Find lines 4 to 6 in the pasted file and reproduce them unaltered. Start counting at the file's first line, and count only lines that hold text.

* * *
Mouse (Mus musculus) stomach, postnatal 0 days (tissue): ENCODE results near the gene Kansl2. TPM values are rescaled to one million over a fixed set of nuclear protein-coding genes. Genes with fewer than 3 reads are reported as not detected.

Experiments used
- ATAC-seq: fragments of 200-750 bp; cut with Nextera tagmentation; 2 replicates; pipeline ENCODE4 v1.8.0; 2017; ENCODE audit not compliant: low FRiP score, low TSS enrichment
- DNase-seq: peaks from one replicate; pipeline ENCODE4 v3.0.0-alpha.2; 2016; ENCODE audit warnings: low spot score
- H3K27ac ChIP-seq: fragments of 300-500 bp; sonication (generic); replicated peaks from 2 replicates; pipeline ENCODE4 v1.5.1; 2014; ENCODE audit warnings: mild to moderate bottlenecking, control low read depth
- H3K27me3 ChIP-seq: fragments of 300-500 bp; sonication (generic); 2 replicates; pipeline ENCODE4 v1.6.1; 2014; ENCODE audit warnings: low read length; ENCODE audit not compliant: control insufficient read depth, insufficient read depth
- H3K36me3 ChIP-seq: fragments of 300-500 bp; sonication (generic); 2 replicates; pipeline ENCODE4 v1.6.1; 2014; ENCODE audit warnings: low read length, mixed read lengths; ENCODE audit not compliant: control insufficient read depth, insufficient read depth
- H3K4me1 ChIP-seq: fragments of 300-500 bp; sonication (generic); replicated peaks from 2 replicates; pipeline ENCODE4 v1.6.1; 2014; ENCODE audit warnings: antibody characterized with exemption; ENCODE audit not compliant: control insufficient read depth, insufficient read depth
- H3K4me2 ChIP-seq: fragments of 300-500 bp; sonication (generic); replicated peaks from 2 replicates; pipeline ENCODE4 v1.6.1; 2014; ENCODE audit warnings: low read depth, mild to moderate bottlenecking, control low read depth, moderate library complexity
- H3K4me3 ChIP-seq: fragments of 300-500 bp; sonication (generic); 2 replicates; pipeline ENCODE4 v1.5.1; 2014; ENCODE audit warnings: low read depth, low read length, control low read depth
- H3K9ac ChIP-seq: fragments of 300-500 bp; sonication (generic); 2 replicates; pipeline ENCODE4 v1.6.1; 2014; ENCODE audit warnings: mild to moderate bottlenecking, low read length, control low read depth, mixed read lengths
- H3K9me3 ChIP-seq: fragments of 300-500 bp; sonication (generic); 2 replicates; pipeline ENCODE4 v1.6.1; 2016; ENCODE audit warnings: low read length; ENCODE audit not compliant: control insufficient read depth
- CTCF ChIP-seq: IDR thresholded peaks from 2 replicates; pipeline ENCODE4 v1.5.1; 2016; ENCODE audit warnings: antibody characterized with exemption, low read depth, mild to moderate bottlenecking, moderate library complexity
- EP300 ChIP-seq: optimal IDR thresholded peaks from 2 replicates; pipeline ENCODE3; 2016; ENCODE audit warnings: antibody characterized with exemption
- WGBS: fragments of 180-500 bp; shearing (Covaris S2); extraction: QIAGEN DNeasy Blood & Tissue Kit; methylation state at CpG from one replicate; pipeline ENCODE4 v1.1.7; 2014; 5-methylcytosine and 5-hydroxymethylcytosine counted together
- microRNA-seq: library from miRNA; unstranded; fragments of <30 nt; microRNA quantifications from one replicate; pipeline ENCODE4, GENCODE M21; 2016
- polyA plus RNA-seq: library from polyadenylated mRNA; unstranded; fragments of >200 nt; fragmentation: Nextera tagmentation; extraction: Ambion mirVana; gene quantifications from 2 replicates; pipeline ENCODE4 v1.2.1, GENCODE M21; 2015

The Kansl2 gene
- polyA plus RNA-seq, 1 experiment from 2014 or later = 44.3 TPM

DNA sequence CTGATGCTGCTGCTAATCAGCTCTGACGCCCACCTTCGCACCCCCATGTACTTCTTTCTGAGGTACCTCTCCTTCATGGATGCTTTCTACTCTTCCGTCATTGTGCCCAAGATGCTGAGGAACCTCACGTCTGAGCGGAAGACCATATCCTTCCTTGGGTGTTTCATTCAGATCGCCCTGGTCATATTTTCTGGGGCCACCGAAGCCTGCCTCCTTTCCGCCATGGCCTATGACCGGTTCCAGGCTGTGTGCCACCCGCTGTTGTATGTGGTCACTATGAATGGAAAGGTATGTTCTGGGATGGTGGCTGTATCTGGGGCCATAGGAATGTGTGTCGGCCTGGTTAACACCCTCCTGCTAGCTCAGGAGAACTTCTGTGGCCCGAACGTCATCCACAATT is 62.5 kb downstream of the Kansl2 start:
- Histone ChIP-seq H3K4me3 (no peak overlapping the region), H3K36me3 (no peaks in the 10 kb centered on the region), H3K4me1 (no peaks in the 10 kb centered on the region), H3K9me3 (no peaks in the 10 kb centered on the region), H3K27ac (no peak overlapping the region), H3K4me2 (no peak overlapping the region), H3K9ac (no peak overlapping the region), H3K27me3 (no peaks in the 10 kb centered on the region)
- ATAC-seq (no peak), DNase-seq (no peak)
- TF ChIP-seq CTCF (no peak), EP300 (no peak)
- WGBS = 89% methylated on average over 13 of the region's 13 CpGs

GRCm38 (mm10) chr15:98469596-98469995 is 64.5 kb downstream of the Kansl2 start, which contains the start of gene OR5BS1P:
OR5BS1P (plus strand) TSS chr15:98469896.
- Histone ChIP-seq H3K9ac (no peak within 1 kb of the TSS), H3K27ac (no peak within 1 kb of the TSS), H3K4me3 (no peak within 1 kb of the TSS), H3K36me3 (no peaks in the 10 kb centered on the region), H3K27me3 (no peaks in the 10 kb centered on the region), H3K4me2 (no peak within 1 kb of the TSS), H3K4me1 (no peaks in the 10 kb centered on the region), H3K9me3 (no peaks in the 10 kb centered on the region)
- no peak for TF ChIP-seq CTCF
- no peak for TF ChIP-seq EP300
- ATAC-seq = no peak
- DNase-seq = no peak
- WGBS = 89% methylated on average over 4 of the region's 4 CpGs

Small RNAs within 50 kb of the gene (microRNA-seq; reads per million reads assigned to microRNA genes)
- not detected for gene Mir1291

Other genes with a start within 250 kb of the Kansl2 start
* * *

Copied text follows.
- DNase-seq: peaks from one replicate; pipeline ENCODE4 v3.0.0-alpha.2; 2016; ENCODE audit warnings: low spot score
- H3K27ac ChIP-seq: fragments of 300-500 bp; sonication (generic); replicated peaks from 2 replicates; pipeline ENCODE4 v1.5.1; 2014; ENCODE audit warnings: mild to moderate bottlenecking, control low read depth
- H3K27me3 ChIP-seq: fragments of 300-500 bp; sonication (generic); 2 replicates; pipeline ENCODE4 v1.6.1; 2014; ENCODE audit warnings: low read length; ENCODE audit not compliant: control insufficient read depth, insufficient read depth